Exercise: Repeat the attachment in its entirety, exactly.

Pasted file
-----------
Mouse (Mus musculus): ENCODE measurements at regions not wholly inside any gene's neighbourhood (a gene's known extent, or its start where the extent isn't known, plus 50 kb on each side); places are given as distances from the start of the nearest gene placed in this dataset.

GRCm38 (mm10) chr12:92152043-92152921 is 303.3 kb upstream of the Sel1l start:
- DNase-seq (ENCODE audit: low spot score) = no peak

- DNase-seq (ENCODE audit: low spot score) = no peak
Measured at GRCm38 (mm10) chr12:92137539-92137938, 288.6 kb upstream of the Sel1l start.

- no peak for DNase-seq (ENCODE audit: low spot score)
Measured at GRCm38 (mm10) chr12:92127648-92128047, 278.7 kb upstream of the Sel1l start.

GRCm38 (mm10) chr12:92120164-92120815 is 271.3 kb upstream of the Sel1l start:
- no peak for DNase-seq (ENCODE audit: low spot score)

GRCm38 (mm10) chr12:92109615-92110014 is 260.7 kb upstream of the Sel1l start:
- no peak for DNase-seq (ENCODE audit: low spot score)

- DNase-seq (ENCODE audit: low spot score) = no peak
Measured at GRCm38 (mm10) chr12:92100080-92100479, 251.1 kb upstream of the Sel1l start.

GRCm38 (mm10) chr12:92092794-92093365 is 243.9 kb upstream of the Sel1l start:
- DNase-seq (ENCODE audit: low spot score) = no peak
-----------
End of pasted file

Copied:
Mouse (Mus musculus): ENCODE measurements at regions not wholly inside any gene's neighbourhood (a gene's known extent, or its start where the extent isn't known, plus 50 kb on each side); places are given as distances from the start of the nearest gene placed in this dataset.

GRCm38 (mm10) chr12:92152043-92152921 is 303.3 kb upstream of the Sel1l start:
- DNase-seq (ENCODE audit: low spot score) = no peak

- DNase-seq (ENCODE audit: low spot score) = no peak
Measured at GRCm38 (mm10) chr12:92137539-92137938, 288.6 kb upstream of the Sel1l start.

- no peak for DNase-seq (ENCODE audit: low spot score)
Measured at GRCm38 (mm10) chr12:92127648-92128047, 278.7 kb upstream of the Sel1l start.

GRCm38 (mm10) chr12:92120164-92120815 is 271.3 kb upstream of the Sel1l start:
- no peak for DNase-seq (ENCODE audit: low spot score)

GRCm38 (mm10) chr12:92109615-92110014 is 260.7 kb upstream of the Sel1l start:
- no peak for DNase-seq (ENCODE audit: low spot score)

- DNase-seq (ENCODE audit: low spot score) = no peak
Measured at GRCm38 (mm10) chr12:92100080-92100479, 251.1 kb upstream of the Sel1l start.

GRCm38 (mm10) chr12:92092794-92093365 is 243.9 kb upstream of the Sel1l start:
- DNase-seq (ENCODE audit: low spot score) = no peak